Message from Nelson Mandela to the Second National Consultative Conference
16 June 1985 Kabwe, Zambia,
We were most delighted to hear that the ANC will soon have another Conference. We sincerely hope that such an occasion will constitute yet another milestone in our history. It is most satisfying, especially in our present position, to belong to a tested organisation which exercises so formidable an impact on the situation in our country, which as established itself firmly as the standard bearer of such a rich tradition, and which has brought us such coveted laurels.
As you know, we always try to harmonise our own views and responses with those of the movement at large. For this reason, we find it rewarding indeed to know that, despite the immense distance and the years which separate us, as well as the lack of effective communication channel, we still remain a closely knit organisation, ever conscious of the crucial importance of unity, and of resisting every attempt to divide and confuse.
We feel sure that all those delegates who will attend will go there with one central issue uppermost in their minds: that out of the Conference the ANC will emerge far stronger than ever before. Unity is the rock on which the African National Congress was founded; it is the principle which has guided us down the years as we feel our way forward.
In the course of its history, the ANC has survived countless storms and risen to eminence partly because of the sterling qualities of its membership, and partly because each member has regarded himself or herself as the principal guardian of that unity. All discussions, contributions and criticism have generally been balanced and constructive and, above all, they have been invariably subjected to the over-riding principle of maximum unity. To lose sight of this basic principle is to sell our birthright, to betray those who paid the highest price so that the ANC should flourish and triumph.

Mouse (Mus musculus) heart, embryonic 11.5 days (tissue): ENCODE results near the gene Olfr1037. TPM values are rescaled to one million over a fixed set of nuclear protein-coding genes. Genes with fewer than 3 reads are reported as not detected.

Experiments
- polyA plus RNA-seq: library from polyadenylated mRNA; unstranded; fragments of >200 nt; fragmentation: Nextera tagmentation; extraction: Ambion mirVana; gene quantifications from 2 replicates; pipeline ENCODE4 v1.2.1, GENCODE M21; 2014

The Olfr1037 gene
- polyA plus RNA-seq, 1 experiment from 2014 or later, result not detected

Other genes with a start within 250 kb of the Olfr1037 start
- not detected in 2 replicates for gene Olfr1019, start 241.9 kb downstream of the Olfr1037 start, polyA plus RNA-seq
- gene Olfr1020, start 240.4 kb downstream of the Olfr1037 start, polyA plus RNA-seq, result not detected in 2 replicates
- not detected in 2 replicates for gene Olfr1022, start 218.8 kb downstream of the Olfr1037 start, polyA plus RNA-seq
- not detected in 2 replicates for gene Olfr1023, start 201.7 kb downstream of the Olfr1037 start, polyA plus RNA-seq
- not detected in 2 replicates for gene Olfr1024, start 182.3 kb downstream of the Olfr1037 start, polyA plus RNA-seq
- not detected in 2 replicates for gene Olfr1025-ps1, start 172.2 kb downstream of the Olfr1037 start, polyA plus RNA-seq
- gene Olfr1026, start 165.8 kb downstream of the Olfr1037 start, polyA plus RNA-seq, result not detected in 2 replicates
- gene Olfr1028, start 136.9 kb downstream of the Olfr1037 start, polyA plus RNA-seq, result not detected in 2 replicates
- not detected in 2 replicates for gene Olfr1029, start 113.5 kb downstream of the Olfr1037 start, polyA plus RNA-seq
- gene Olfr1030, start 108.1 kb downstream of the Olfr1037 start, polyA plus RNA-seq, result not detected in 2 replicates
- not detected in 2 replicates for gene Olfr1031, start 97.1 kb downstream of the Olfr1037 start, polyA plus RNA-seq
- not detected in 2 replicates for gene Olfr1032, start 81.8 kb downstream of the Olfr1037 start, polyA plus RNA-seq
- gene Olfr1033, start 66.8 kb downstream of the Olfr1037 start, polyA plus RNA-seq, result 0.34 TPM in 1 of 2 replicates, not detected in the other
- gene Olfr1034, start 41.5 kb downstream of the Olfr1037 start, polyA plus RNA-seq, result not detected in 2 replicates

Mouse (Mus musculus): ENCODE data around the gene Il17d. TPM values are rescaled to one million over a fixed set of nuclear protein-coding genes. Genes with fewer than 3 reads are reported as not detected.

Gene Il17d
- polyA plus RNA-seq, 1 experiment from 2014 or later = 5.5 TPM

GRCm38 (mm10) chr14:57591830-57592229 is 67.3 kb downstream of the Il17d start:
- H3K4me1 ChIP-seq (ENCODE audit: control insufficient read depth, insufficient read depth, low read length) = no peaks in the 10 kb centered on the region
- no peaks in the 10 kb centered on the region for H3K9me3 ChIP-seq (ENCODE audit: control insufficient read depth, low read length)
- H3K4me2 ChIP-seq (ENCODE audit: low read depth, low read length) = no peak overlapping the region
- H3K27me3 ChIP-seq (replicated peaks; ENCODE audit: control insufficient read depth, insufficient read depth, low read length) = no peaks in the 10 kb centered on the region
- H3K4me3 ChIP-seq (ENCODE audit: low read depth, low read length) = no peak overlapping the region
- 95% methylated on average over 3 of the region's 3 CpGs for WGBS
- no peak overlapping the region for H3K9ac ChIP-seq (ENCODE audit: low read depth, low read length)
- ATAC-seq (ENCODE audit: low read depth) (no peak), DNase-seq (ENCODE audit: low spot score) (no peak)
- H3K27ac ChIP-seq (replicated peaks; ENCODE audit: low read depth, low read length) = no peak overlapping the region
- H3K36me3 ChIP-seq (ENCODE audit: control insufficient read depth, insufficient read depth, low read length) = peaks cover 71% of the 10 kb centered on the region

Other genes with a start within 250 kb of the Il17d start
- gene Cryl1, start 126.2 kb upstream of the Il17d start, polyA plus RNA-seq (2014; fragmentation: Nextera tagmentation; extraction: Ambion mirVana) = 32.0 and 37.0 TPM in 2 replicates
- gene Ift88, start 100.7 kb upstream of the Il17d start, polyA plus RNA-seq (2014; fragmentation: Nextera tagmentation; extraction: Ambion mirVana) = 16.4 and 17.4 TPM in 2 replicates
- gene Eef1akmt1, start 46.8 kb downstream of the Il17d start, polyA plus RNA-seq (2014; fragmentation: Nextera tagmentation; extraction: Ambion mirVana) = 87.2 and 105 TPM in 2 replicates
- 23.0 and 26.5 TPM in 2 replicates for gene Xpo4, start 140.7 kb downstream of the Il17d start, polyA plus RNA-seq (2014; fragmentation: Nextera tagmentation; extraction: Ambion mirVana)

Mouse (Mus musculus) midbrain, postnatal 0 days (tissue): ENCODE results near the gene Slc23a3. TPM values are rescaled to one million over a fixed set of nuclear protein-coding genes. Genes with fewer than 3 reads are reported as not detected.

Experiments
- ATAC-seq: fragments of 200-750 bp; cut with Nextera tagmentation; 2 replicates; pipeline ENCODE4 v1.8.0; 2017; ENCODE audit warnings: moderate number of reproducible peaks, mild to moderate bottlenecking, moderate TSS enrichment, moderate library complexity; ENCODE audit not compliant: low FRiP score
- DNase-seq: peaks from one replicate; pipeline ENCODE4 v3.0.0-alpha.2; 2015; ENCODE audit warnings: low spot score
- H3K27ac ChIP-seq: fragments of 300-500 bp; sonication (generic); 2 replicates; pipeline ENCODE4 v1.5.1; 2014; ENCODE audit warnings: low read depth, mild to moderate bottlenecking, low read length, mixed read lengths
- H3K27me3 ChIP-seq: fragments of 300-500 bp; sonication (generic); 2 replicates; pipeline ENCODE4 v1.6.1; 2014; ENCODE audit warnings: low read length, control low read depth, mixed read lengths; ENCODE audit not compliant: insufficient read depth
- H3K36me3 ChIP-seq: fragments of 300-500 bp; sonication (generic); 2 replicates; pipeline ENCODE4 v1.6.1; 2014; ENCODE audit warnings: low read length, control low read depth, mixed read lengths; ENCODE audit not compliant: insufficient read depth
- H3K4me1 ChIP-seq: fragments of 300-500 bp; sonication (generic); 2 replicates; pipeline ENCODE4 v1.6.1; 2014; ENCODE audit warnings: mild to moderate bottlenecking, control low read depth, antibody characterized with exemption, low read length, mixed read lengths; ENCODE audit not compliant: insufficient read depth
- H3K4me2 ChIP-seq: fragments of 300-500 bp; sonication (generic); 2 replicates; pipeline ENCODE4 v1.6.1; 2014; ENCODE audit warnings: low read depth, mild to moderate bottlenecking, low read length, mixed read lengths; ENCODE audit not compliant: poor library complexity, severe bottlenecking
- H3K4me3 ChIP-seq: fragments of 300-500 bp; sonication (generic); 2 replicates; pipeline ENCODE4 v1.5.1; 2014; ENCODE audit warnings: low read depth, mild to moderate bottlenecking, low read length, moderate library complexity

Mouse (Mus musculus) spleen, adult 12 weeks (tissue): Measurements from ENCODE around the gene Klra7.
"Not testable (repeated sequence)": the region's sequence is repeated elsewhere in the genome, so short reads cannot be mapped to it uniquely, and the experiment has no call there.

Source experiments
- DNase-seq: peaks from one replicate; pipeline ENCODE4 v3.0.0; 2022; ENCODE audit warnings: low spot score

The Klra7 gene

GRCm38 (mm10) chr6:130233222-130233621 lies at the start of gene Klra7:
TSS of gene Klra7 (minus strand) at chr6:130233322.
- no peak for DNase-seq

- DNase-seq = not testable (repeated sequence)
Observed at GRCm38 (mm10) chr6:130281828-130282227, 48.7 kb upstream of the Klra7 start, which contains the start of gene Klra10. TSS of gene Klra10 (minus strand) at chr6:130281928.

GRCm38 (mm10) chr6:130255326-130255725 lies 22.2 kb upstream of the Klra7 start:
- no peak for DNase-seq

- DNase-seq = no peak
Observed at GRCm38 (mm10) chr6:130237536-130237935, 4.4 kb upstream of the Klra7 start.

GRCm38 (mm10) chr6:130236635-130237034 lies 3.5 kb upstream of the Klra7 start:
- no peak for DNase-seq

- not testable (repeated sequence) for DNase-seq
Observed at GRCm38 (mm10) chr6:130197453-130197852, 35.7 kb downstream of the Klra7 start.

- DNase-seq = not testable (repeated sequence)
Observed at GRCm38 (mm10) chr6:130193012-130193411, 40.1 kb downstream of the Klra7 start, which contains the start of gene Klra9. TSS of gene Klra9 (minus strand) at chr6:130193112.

In this connection, the positions taken by Oliver Tambo on various issues and also stressed by Joe Slovo inspired us tremendously. Both drew attention to vital issues which, in our opinion, are very timely. They must be highlighted and kept consciously in mind as we try to sort out the complicated problems which face the movement, and as we try to hammer out the guidelines for future progress.
These remarks are the clearest expression of that enduring identity of approach of members of the movement wherever they may be, and a summary of achievements of which we are justly proud. In particular, we fully share the view that the ANC has raised mass political consciousness to a scale unknown in our experience. It is in this spirit that we send you our greetings and best wishes. We hold hands firmly across the miles.